The Presidential Election and the Market

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The current Presidential election has been more entertaining than most in recent history, but it has also been one of the more troubling. Emotions have run high, and many clients have asked what they should do in anticipation of either Donald Trump or Hillary Clinton becoming President.

Whether the next administration is Democratic or Republican is almost irrelevant as far as the market is concerned. Many corporations make political contributions to both parties. What is more important to the market is if one party or the other has a landslide victory and gains a huge majority in both the House and Senate. This could cause rapid and dramatic change in laws governing taxes and corporations, and the market doesn’t like change. The market tends to respond well when there is a good balance between the political parties, because any change tends to be moderate and gradual.

The Founding Fathers may have had this in mind when they created our tripartite system of government, with all its checks and balances on power. Presidents generally have a limited ability to single-handedly influence markets or the economy. It is Congress that is directly responsible for budgets and spending, and Congress itself has often been divided. Since 1945, there have been only 13 years when both chambers of Congress were controlled by the same party.¹

Since 1928, only four presidential election years saw negative returns, and the average election year return on the Standard and Poors 500 index of large U.S. companies has been only slightly lower than the average return for all years.² One reason for the stability of returns may be because any governmental policy change takes time to affect the economy. Policy changes made today may not produce tangible results in the economy for several years. Consequently, presidents take office under the economic conditions that were created, good or bad, by their predecessors.

This Presidential election has been more heated and contentious than usual. In many ways, the U.S. election and “Brexit”, the United Kingdom’s referendum to leave the Eurozone, are related. In both the U.S. and in Britain, there is a growing wealth and income gap between rich and poor. The recovery from the recession in 2008 and 2009 has been enjoyed primarily by the ultra-rich, with the middle and working classes losing ground financially. This has created great bitterness and frustration, and a tendency among voters to blame refugees and immigrants, who are victims themselves. Whoever becomes President will have to deal with these inequities or face continued political upheaval.

Investing in the market or in real estate have been one of the few ways that average people have been able to participate in economic growth and opportunity. Creating a globally-diversified portfolio has been key to weathering the many challenges that we face today. Yesterday it was “Brexit” — next week it will be another crisis. In a typical diversified account, the total investment in the United Kingdom would have represented only 6 to 7% of the holdings, and other asset classes in the account would have continued to grow well. Doing just the opposite of “putting all your eggs in one basket” helps you to get more consistent performance, and more downside protection.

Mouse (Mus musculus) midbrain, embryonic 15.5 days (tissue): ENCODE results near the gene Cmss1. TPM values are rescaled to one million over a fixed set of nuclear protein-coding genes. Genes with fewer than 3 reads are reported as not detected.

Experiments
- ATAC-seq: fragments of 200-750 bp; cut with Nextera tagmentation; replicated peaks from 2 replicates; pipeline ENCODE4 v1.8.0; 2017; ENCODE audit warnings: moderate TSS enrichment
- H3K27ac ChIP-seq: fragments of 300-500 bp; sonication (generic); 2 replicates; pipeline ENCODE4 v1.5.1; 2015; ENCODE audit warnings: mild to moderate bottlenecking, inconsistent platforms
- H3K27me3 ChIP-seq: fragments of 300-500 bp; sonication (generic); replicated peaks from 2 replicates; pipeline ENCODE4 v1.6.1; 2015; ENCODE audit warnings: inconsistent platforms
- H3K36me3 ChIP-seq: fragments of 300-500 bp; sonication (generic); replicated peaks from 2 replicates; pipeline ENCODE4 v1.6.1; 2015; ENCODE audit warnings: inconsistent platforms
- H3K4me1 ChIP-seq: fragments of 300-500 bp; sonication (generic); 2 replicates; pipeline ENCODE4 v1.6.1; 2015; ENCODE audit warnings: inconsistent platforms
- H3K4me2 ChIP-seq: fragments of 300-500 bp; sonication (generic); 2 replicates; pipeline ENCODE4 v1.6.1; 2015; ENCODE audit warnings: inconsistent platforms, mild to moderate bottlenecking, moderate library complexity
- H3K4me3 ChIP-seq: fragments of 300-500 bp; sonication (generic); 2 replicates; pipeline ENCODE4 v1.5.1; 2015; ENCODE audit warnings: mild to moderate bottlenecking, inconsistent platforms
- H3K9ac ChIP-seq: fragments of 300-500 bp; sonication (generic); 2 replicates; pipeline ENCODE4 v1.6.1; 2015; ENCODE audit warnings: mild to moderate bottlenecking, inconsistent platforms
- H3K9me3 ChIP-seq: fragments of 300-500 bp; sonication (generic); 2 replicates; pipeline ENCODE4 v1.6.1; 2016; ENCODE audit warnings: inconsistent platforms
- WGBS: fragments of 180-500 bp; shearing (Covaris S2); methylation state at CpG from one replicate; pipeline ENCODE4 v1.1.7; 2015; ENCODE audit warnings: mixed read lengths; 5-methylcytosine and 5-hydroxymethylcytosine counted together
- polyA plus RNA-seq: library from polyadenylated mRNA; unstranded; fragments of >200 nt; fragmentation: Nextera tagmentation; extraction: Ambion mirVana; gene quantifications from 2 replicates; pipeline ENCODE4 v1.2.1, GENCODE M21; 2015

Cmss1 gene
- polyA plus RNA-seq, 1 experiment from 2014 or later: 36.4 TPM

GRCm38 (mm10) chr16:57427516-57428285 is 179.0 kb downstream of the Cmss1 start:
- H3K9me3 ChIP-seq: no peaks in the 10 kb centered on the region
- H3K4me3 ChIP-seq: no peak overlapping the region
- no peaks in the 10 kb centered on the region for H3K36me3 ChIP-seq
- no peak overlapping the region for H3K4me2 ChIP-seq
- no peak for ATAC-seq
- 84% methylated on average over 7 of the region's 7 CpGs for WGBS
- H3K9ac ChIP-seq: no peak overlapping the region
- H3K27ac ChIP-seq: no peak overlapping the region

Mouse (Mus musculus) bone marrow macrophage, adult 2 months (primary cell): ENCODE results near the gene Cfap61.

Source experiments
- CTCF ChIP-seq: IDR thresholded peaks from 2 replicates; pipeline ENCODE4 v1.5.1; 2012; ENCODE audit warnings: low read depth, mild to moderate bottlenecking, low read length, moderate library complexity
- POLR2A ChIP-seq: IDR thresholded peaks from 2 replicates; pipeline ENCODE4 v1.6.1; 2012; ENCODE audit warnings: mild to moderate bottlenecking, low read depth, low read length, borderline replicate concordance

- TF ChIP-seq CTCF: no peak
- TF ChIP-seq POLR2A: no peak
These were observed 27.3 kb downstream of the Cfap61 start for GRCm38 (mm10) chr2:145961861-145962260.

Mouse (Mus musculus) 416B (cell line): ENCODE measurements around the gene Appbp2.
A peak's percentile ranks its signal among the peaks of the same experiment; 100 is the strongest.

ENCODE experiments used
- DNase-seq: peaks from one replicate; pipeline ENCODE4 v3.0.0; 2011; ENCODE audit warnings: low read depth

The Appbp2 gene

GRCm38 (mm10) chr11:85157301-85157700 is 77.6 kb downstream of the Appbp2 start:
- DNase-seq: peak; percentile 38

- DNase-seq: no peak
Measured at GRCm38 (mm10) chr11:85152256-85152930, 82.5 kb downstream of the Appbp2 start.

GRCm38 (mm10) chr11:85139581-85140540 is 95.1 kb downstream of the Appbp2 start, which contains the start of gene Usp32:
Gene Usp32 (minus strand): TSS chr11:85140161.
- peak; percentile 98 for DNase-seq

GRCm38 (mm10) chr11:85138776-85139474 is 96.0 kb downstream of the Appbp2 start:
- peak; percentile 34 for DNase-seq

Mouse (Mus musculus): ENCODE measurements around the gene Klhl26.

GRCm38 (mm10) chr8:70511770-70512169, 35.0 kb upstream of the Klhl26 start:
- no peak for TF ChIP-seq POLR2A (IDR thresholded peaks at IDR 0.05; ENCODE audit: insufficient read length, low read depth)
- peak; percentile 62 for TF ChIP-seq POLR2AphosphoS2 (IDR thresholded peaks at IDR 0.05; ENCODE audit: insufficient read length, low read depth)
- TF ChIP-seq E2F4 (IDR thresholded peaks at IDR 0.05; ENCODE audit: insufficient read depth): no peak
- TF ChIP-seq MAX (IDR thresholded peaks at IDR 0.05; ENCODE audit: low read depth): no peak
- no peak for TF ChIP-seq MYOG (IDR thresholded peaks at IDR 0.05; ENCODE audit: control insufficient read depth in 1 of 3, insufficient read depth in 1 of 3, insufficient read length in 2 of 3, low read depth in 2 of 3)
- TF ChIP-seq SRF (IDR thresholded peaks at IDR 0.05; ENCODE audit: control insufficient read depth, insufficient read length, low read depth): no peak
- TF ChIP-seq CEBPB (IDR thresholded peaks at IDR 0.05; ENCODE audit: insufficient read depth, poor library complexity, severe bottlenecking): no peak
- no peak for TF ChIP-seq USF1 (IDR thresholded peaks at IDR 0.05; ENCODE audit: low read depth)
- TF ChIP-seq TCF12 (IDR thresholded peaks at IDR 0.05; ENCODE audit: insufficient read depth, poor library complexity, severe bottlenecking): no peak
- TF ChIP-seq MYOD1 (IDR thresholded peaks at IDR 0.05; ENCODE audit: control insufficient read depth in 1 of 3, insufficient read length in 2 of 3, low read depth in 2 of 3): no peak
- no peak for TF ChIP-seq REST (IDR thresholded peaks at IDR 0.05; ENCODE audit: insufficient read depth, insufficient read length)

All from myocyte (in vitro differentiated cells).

The most successful investors tend to be those who stick to their long-term plans and don’t panic and pull out of the market at every downturn. “Brexit” was a good example of this. Although the initial reaction was doom-and-gloom and a significant hit on global markets, the European market recovered to pre-Brexit values within a few days, and last week the U.S. market had the best one-week performance for the year and hit a new record high.

Your long-term goals should never depend on which party or candidate wins an election. Those who stay invested and don’t make changes based on election results will probably fare the best.

¹ United States Election Project; Data Source: DFA Returns 2.0

² Morningstar Direct November 2015. U.S. stock market return represented by the S&P 500 index. Past performance is not indicative of future results. All investments involve risk including loss of principal. Indexes are managed baskets of securities in which investors cannot directly invest.

The commentary on this website reflects the personal opinions, viewpoints and analyses of Kondo Wealth Advisors, Inc. employees providing such comments, and should not be regarded as a description of advisory services provided by Kondo Wealth Advisors, Inc. or performance returns of any Kondo Wealth Advisors, Inc.  Investments client. The views reflected in the commentary are subject to change at any time without notice. Nothing on this website constitutes investment advice, performance data or any recommendation that any particular security, portfolio of securities, transaction or investment strategy is suitable for any specific person. Any mention of a particular security and related performance data is not a recommendation to buy or sell that security. Kondo Wealth Advisors, Inc. manages its clients’ accounts using a variety of investment techniques and strategies, which are not necessarily discussed in the commentary. Investments in securities involve the risk of loss. Past performance is no guarantee of future results.